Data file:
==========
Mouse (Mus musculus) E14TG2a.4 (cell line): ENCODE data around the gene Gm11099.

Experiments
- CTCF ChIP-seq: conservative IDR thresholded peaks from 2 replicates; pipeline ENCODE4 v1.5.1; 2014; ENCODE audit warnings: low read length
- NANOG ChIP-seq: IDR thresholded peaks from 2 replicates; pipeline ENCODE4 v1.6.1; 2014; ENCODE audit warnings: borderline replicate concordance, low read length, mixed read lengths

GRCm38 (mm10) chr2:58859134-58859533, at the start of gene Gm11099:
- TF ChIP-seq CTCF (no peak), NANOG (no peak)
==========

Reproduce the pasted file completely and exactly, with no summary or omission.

Mouse (Mus musculus) E14TG2a.4 (cell line): ENCODE data around the gene Gm11099.

Experiments
- CTCF ChIP-seq: conservative IDR thresholded peaks from 2 replicates; pipeline ENCODE4 v1.5.1; 2014; ENCODE audit warnings: low read length
- NANOG ChIP-seq: IDR thresholded peaks from 2 replicates; pipeline ENCODE4 v1.6.1; 2014; ENCODE audit warnings: borderline replicate concordance, low read length, mixed read lengths

GRCm38 (mm10) chr2:58859134-58859533, at the start of gene Gm11099:
- TF ChIP-seq CTCF (no peak), NANOG (no peak)